Caffeine & Pregnancy: How Much Can Baby Take?
Ok, you know the big no-no’s in pregnancy: alcohol, tobacco, recreational drugs – even some prescription medications – raw fish, soft cheeses, and so on . . . but caffeine?! America’s favorite stimulant is so much a part of so many women’s lifestyles that it’s often overlooked when it comes to pregnancy. But since 1980, the medical community has been issuing warnings against excessive caffeine during gestation.
Caffeine: Its Effects on Mom and Baby
Caffeine is a stimulant found in a wide variety of foods, drinks, and even certain medications. It’s valued as a pick-me-up, particularly in a society where sleep deprivation is common. However, it does have a marked effect on the mother and – because it can cross the blood-placenta barrier – on the baby as well.
In mothers-to-be, caffeine has a number of physical effects. It raises the heart rate and the blood pressure and can cause indigestion and insomnia – none of which are exactly beneficial when you are pregnant. Also, caffeine can increase urination and make it easier to become dehydrated – which, again, you don’t want for you or your baby.
In babies, there are physical effects as well. It can increase the fetal heart rate and put undue stress on the heart. It also increases fetal respirations and activity level in the uterus, and some doctors worry that the baby’s developing body cannot metabolize and excrete caffeine as efficiently as its mother. This means the effects on the baby may be longer-lasting.
What Else Does it Do?
The physical effects on mother and baby mentioned above aren’t controversial: they have been documented in many different studies. But what about the connection between caffeine and miscarriage or stillbirth? The connection with low birth weight or premature birth? The results on these questions have been more conflicted.
Caffeine and miscarriage. One disturbing study, published in 2008 in the American Journal of Obstetrics and Gynecology, looked at the relationship between women’s caffeine consumption and rates of miscarriage. It found that women who consumed more than 200 mg of caffeine daily nearly doubled the risk of miscarriage.
Caffeine and stillbirths. A study out of Denmark found that in women who drink eight cups of coffee or more a day (or the equivalent) double their risk of stillbirth (death of the baby in the uterus after 20 weeks of pregnancy).
Caffeine and low birth weight. Although some have wondered if there is a connection between caffeine consumption and low birth weight, the American College of Obstetricians and Gynecologists report that there is, to date, insufficient evidence.
But the Good News Is . . .
For women who are horrified at the thought of giving up their cup of java in the morning, there is good news. The American College of Obstetricians and Gynecologists have issued their Committee Opinion that moderate caffeine consumption at the rate of 200 mg or less does not appear to have any effect on the risk of miscarriage or premature birth.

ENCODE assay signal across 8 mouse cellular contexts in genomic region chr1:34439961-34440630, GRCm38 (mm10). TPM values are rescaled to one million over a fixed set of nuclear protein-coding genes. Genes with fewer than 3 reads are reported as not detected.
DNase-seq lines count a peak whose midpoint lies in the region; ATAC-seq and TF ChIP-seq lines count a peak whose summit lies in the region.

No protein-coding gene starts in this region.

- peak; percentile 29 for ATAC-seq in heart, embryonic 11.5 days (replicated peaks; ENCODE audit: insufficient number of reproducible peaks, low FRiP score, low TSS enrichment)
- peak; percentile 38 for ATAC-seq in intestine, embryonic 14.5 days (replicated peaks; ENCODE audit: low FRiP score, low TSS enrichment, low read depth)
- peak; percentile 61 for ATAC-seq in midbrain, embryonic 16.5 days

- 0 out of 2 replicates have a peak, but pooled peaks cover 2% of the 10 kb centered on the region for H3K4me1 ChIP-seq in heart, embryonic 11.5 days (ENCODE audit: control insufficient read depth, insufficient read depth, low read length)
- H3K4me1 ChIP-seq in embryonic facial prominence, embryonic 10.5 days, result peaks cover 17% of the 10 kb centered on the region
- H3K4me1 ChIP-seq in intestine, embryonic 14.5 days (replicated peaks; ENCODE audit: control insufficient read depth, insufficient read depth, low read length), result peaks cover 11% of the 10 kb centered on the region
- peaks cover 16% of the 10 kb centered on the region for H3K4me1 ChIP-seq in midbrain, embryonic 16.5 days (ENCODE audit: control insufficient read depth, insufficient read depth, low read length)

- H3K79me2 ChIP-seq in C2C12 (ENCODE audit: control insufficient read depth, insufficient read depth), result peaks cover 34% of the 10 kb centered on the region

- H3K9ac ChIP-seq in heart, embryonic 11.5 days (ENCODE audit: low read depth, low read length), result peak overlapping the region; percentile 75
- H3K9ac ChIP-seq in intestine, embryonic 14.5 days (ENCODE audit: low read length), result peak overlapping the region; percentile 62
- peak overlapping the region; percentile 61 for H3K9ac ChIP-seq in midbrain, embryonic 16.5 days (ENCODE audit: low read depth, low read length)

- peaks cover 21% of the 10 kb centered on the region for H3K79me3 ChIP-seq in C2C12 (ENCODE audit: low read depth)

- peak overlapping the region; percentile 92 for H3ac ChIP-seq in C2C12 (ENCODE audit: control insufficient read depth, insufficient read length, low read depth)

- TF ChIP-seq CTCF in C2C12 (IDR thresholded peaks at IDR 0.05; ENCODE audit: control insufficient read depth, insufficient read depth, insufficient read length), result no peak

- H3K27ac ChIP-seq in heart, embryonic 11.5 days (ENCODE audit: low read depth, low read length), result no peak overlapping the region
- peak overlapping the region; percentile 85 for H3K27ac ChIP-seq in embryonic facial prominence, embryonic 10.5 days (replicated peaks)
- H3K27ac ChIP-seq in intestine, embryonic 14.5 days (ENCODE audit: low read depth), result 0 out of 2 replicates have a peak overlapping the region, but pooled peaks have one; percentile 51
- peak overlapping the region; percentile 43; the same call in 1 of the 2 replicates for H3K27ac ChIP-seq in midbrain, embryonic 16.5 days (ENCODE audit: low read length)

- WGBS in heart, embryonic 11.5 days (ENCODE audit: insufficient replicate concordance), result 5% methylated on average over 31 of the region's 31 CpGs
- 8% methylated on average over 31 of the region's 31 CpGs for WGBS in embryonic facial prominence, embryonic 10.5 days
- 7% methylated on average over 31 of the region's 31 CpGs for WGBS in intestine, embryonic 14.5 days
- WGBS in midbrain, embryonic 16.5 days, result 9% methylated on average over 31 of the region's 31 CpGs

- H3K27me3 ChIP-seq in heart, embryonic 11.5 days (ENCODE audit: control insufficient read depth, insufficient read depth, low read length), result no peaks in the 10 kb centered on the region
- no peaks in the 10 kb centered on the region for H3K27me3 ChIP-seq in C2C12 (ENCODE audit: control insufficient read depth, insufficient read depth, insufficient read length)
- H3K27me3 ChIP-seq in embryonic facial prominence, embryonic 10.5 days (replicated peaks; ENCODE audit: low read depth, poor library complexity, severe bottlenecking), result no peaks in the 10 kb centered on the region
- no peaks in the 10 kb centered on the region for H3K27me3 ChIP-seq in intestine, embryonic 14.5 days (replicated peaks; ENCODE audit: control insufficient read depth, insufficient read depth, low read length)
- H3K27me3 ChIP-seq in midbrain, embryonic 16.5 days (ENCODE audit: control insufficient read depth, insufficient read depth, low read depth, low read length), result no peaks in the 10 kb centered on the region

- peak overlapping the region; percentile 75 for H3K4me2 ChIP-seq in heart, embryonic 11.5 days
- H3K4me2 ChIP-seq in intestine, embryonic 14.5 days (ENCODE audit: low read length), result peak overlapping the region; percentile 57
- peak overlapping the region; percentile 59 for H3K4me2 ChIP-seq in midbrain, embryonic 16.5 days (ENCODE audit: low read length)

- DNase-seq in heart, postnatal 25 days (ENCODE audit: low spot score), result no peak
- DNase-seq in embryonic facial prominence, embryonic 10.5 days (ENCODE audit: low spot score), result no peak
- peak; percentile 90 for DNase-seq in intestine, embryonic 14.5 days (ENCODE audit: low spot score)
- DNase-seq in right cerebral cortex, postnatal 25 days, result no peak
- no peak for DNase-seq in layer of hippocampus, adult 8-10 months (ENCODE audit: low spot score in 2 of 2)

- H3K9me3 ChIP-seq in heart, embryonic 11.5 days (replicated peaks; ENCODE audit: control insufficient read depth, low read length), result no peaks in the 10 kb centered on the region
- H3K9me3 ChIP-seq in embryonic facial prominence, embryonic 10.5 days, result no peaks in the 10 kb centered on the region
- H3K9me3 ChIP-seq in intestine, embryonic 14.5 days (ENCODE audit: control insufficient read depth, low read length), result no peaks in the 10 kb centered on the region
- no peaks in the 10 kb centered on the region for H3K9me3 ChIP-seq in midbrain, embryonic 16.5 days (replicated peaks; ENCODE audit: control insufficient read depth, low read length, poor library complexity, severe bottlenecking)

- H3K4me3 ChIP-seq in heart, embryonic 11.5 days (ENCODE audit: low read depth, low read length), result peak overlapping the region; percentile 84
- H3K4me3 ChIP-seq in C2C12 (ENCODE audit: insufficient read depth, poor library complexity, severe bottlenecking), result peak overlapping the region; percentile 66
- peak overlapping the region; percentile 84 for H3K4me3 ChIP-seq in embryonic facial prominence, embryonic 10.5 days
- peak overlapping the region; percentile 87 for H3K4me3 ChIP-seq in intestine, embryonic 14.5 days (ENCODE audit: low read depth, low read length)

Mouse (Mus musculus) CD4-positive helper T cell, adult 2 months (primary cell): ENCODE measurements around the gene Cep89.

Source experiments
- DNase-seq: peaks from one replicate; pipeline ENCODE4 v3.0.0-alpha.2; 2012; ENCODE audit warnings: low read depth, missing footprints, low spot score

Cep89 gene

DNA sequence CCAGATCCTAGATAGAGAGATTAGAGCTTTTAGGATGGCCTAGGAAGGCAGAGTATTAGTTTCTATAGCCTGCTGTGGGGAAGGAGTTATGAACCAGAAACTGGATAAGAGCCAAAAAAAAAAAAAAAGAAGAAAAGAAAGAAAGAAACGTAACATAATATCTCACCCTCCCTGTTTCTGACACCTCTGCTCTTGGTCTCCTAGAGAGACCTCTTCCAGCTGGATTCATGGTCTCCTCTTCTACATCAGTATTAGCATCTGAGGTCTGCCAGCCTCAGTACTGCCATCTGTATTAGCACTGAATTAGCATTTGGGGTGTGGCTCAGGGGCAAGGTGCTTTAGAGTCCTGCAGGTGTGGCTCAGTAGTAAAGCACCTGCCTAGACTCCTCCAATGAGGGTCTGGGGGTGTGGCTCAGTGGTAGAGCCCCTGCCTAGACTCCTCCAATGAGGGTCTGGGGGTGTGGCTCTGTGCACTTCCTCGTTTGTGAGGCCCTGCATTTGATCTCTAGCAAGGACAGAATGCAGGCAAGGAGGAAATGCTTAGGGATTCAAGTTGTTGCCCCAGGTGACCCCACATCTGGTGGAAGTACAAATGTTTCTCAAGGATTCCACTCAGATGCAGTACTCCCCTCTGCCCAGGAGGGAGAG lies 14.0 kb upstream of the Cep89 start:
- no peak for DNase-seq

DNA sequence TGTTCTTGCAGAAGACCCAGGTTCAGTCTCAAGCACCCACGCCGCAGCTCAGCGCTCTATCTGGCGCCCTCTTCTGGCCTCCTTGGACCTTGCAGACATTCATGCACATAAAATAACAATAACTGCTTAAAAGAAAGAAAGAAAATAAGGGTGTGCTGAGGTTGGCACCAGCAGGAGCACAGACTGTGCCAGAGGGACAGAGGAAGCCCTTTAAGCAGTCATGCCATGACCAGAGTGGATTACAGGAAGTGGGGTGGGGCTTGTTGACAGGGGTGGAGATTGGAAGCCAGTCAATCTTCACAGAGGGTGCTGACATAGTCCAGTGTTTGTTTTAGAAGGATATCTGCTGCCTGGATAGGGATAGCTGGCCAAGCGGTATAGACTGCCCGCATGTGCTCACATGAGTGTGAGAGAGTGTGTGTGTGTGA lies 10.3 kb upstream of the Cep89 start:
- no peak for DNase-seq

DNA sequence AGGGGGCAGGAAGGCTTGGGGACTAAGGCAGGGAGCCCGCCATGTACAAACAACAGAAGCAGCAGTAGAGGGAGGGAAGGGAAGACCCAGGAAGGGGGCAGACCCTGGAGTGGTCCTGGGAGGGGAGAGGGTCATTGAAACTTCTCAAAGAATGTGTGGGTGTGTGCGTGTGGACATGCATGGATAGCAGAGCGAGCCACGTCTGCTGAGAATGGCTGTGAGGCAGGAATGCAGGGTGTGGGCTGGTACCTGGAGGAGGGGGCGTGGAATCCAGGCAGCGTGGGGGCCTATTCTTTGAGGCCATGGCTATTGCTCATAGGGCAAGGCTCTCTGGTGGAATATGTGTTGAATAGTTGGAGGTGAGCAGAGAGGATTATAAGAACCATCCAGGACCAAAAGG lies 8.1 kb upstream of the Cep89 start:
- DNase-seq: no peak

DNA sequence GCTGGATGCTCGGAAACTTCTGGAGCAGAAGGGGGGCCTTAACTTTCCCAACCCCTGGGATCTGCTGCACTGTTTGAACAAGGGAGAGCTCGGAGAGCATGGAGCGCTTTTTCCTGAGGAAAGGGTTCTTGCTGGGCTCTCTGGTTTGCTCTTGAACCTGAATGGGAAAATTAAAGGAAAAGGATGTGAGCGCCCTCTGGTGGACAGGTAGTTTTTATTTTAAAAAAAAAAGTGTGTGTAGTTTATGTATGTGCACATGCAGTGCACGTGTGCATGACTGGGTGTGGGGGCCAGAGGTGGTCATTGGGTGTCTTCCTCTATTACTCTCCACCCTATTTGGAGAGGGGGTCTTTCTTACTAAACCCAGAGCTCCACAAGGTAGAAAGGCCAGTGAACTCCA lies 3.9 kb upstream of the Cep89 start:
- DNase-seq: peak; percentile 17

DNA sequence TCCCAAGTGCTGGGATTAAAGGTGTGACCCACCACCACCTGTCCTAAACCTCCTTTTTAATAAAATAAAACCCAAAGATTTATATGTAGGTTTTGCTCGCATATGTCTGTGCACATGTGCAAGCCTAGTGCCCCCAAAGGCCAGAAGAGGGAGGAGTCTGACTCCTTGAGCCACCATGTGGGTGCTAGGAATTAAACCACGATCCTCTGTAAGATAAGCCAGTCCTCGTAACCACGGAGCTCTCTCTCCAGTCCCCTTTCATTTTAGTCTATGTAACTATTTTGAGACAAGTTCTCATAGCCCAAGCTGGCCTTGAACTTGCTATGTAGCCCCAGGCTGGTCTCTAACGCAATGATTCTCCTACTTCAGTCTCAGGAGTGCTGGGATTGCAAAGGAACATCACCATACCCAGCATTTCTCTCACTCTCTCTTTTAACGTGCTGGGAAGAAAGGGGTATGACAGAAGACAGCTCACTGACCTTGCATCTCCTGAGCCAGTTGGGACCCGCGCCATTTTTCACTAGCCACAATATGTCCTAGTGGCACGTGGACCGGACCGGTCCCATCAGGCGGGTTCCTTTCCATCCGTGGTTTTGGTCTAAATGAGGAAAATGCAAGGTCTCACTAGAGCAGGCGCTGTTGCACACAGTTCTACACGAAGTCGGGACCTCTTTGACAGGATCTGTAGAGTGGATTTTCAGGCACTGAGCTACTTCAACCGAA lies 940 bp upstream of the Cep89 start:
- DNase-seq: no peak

The March of Dimes – an advocacy organization for pregnancy health and the prevention of birth defects – has weighed in on the issue, too. Since the safe level of caffeine appears to be somewhere between 150 and 300 mg a day, it too has agreed with the ACOG and recommends that women limit caffeine use to 200 mg – just to be on the safe side.
How Much Will 200 mg Get You?
If you are trying to keep your caffeine intake below the recommended 200 mg, here’s an idea of just how much caffeine may be lurking in some of your favorite beverages and foods:
- 1 8-ounce cup of coffee: 137 mg
- 1 8-ounce cup of tea: 48 mg
- 1 12-ounce can of soda averages 37 mg (this can vary widely!)
- 1 8-ounce glass chocolate milk: 5 mg
- 1 ½-ounce square of dark chocolate: 30 mg
If You Are Trying to Quit or Cut Down
Does 200 mg sound like a drop in the bucket compared to what you normally drink? Here are some tips if you are trying to quit or cut down on caffeine:
- Make the change gradually. Going “cold turkey” can be tough on your body and cause headaches, irritability, and fatigue.
- To gradually reduce caffeine intake, begin mixing decaf coffee into your morning java and slowly increase the proportion so that your body has time to adjust.
- Substitute regular coffee with decaf coffee, tea, juice, or water to prevent dehydration.
Here are some other things to keep in mind when it comes to caffeine and pregnancy:
- As you advance in your pregnancy, your body will become less able to metabolize and eliminate the caffeine: by your third trimester, your ability to metabolize it will be three times less than it was when you got pregnant.
- If you intend to breastfeed, be aware that caffeine can be passed to your baby through the breastmilk and lead to sleep disturbances or upset stomachs. You will have to restrict your caffeine intake after birth as well.
- Read labels on everything you eat and drink if you are not sure of its caffeine content. Some products that contain caffeine will surprise you.
- Be careful of herbal preparations: some herbs such as guarana, yerba mate, and kola nut naturally contain caffeine. And always talk to your doctor before using any kind of herb while pregnant.
Do you drink caffeine while you’re pregnant? Why or why not?